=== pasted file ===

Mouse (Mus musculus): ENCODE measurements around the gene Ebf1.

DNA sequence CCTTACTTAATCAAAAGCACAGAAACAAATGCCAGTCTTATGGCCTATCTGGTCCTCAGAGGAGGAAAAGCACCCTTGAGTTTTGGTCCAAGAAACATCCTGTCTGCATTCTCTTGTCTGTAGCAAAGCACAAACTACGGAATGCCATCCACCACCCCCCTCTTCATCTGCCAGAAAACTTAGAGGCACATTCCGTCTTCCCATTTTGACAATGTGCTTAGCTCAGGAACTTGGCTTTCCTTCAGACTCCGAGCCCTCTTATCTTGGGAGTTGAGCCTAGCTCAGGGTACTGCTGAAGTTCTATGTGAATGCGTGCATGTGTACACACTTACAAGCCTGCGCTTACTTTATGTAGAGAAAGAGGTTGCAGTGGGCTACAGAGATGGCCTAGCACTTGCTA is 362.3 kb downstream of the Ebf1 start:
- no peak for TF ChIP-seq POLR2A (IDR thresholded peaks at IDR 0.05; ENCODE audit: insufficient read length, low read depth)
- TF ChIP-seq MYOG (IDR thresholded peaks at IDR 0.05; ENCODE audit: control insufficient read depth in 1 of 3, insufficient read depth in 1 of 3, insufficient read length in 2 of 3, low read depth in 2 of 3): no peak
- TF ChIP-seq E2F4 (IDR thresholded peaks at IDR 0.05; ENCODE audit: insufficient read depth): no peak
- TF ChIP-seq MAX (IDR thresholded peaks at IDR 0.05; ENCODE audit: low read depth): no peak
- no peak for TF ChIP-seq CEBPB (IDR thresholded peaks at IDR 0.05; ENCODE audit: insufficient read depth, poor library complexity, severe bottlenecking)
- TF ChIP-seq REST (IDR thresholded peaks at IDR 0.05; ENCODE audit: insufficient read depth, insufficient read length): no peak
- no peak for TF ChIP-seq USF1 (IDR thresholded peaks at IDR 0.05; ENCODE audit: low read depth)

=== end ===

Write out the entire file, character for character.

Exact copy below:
Mouse (Mus musculus): ENCODE measurements around the gene Ebf1.

DNA sequence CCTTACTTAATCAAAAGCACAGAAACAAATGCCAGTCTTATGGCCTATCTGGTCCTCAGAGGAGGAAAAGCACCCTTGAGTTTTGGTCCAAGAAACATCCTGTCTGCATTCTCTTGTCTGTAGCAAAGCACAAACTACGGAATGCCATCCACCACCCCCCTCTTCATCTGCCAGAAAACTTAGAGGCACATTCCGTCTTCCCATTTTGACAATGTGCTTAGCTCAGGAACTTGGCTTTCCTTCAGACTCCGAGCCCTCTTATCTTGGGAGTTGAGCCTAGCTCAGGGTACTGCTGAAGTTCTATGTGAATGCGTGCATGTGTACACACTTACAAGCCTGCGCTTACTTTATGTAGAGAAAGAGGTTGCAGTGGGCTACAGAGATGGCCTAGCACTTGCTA is 362.3 kb downstream of the Ebf1 start:
- no peak for TF ChIP-seq POLR2A (IDR thresholded peaks at IDR 0.05; ENCODE audit: insufficient read length, low read depth)
- TF ChIP-seq MYOG (IDR thresholded peaks at IDR 0.05; ENCODE audit: control insufficient read depth in 1 of 3, insufficient read depth in 1 of 3, insufficient read length in 2 of 3, low read depth in 2 of 3): no peak
- TF ChIP-seq E2F4 (IDR thresholded peaks at IDR 0.05; ENCODE audit: insufficient read depth): no peak
- TF ChIP-seq MAX (IDR thresholded peaks at IDR 0.05; ENCODE audit: low read depth): no peak
- no peak for TF ChIP-seq CEBPB (IDR thresholded peaks at IDR 0.05; ENCODE audit: insufficient read depth, poor library complexity, severe bottlenecking)
- TF ChIP-seq REST (IDR thresholded peaks at IDR 0.05; ENCODE audit: insufficient read depth, insufficient read length): no peak
- no peak for TF ChIP-seq USF1 (IDR thresholded peaks at IDR 0.05; ENCODE audit: low read depth)